I’m ranking the top-20 New Orleans Saints players leading up to training camp. It’s based on their current value -- meaning both past accomplishments and potential are taken into account.
At No. 3 is cornerback Keenan Lewis:
Last year’s rank: 5th
Analysis: Lewis was my co-MVP for the Saints’ 2014 season, and he easily could have earned that honor in 2013 as well (when I thought he should have made his first Pro Bowl).
Lewis, who began his career with the Pittsburgh Steelers, has emerged as a true No. 1 cornerback since signing with his hometown Saints two years ago. He has six interceptions in that span. More importantly, the long and lanky 6-1, 208-pounder has routinely held his own while being matched up against the opponents’ top receiver.
Last year, Lewis had primary coverage on the likes of Dez Bryant (three catches for 44 yards and a TD), Jordy Nelson (three catches for 25 yards), Alshon Jeffery (one catch for 18 yards through three quarters before a late TD vs. a backup corner) and Kelvin Benjamin (a total of four catches for 42 yards and a TD in two games).
Of course, an argument could be made that opponents ignored Lewis because they had so much success picking on the rest of New Orleans’ secondary. And Lewis wasn’t perfect: He gave up red-zone TDs to Bryant, Benjamin and Roddy White.
But I completely disagree with Pro Football Focus’ negative rating of Lewis overall last year (I have to imagine that’s based on some sort of plus-minus grading on each snap, in which Lewis was hurt by the overall failures of New Orleans’ secondary).
Around midseason last year, FOX analyst and former NFL safety John Lynch said no corner in the NFL was playing better than Lewis. And I’ve heard nothing but praise for Lewis from talking with several Saints coaches and teammates, as well as scouts and coaches from other teams, both publicly and privately.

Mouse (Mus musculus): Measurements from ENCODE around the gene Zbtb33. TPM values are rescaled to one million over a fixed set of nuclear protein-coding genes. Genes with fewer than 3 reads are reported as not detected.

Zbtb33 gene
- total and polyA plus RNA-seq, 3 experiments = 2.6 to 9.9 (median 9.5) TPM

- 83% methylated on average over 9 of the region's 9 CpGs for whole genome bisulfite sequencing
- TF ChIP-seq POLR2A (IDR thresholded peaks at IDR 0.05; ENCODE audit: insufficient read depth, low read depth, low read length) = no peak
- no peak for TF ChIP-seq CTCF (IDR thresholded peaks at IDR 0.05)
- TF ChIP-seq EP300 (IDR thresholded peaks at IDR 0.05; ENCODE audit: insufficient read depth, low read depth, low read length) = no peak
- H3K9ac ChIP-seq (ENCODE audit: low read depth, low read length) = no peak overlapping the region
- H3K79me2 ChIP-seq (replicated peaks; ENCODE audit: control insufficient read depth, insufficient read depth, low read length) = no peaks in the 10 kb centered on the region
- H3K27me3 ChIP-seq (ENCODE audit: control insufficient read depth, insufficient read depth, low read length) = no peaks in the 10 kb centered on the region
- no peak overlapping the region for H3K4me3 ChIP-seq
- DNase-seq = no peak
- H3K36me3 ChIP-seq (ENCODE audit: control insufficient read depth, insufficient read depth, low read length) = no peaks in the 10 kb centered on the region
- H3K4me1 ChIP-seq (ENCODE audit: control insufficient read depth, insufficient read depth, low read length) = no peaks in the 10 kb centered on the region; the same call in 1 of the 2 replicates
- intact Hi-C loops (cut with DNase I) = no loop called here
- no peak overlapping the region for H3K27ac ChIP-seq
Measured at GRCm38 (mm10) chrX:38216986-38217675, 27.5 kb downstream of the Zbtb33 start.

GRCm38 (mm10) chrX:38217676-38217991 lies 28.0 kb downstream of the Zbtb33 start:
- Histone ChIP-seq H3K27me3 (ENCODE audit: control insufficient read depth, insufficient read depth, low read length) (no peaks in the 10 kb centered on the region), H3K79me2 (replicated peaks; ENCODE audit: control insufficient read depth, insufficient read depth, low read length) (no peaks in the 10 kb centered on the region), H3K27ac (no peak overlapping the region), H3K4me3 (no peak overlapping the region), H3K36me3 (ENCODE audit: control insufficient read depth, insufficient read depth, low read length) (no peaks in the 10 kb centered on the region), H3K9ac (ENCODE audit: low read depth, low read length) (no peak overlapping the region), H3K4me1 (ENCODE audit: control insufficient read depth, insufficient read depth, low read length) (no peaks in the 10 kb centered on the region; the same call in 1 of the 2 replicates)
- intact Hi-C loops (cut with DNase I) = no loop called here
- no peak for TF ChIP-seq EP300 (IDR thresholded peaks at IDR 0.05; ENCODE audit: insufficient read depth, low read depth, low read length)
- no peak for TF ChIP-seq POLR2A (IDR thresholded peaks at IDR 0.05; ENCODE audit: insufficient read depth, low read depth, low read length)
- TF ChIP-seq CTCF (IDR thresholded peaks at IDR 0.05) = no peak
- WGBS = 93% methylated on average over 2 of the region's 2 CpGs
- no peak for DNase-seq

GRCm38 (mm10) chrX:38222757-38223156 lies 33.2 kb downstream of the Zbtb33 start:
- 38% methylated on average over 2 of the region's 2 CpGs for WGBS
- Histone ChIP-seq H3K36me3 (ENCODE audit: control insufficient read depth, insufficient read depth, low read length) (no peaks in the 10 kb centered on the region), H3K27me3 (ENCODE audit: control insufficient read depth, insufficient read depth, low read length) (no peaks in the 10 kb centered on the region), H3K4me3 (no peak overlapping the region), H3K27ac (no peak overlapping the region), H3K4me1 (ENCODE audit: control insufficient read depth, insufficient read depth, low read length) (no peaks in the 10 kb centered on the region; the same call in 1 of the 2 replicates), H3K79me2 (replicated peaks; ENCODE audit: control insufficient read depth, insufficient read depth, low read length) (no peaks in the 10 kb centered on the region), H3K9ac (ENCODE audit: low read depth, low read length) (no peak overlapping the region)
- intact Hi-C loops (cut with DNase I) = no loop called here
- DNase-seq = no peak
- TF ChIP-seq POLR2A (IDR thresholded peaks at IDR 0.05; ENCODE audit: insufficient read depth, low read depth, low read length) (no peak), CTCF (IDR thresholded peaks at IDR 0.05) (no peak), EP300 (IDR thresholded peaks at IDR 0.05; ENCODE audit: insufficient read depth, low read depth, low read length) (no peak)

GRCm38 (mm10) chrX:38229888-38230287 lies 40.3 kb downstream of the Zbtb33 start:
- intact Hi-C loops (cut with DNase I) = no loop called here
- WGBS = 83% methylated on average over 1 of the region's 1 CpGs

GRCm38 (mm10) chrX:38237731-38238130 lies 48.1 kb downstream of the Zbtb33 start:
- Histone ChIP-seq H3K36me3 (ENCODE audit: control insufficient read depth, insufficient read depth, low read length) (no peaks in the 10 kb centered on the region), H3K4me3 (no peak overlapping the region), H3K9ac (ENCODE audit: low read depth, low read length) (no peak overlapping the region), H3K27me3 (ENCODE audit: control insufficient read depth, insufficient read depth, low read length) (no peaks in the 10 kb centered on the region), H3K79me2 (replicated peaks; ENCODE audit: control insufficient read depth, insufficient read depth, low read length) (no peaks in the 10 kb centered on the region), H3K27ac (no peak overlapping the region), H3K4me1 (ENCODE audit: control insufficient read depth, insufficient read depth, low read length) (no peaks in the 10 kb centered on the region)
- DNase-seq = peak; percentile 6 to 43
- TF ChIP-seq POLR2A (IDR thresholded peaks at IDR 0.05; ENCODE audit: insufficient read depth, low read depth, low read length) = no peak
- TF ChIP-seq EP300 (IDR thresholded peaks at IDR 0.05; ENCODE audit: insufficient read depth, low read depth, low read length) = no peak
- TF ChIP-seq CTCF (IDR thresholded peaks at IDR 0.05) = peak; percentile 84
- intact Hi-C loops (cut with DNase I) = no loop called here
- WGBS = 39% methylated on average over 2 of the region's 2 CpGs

ESPN scouting analyst Matt Williamson’s take: “[No. 3 on this list] seems high. But then you think, ‘Boy, consistent.’ He’s a big corner, and that is a premium position. I mean, imagine where their secondary would have been last year without him.
“I think in a perfect world, on a stud defense, he’s your No. 2 guy. I don’t think you want him being Revis or playing man coverage against Calvin Johnson all day. But how many of those guys are there in the world? But he’s very solid, he’s very consistent, he has size, he has tools. I’m here in Pittsburgh, and they could have sure used him.
“The other thing about Lewis is that some corners really struggle against size, some really struggle against quickness, some really struggle against speed or technicians. And I don’t know that he has one glaring type of receiver that really, really gives him a hard time.”